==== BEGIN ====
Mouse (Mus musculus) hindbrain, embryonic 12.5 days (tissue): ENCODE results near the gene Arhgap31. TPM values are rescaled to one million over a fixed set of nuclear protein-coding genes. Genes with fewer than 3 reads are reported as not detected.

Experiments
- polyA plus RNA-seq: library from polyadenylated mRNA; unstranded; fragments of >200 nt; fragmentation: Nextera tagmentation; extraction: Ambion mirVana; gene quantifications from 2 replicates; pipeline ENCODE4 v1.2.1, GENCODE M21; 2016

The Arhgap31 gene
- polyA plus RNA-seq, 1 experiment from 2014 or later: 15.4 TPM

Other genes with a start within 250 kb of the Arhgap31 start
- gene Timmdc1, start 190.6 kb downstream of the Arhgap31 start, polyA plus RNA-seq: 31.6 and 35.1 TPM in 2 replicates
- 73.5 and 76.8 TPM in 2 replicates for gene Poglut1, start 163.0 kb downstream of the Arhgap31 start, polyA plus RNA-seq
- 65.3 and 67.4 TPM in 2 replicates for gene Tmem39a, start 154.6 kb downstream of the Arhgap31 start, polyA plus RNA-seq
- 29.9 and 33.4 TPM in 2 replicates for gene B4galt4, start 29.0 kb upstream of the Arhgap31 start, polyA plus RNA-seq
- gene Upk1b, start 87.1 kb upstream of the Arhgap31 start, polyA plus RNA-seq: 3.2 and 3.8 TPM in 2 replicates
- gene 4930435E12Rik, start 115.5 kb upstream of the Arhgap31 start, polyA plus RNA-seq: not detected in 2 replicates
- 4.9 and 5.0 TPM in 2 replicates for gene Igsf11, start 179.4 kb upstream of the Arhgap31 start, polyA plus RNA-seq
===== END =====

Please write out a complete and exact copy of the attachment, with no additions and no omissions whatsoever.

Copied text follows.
Mouse (Mus musculus) hindbrain, embryonic 12.5 days (tissue): ENCODE results near the gene Arhgap31. TPM values are rescaled to one million over a fixed set of nuclear protein-coding genes. Genes with fewer than 3 reads are reported as not detected.

Experiments
- polyA plus RNA-seq: library from polyadenylated mRNA; unstranded; fragments of >200 nt; fragmentation: Nextera tagmentation; extraction: Ambion mirVana; gene quantifications from 2 replicates; pipeline ENCODE4 v1.2.1, GENCODE M21; 2016

The Arhgap31 gene
- polyA plus RNA-seq, 1 experiment from 2014 or later: 15.4 TPM

Other genes with a start within 250 kb of the Arhgap31 start
- gene Timmdc1, start 190.6 kb downstream of the Arhgap31 start, polyA plus RNA-seq: 31.6 and 35.1 TPM in 2 replicates
- 73.5 and 76.8 TPM in 2 replicates for gene Poglut1, start 163.0 kb downstream of the Arhgap31 start, polyA plus RNA-seq
- 65.3 and 67.4 TPM in 2 replicates for gene Tmem39a, start 154.6 kb downstream of the Arhgap31 start, polyA plus RNA-seq
- 29.9 and 33.4 TPM in 2 replicates for gene B4galt4, start 29.0 kb upstream of the Arhgap31 start, polyA plus RNA-seq
- gene Upk1b, start 87.1 kb upstream of the Arhgap31 start, polyA plus RNA-seq: 3.2 and 3.8 TPM in 2 replicates
- gene 4930435E12Rik, start 115.5 kb upstream of the Arhgap31 start, polyA plus RNA-seq: not detected in 2 replicates
- 4.9 and 5.0 TPM in 2 replicates for gene Igsf11, start 179.4 kb upstream of the Arhgap31 start, polyA plus RNA-seq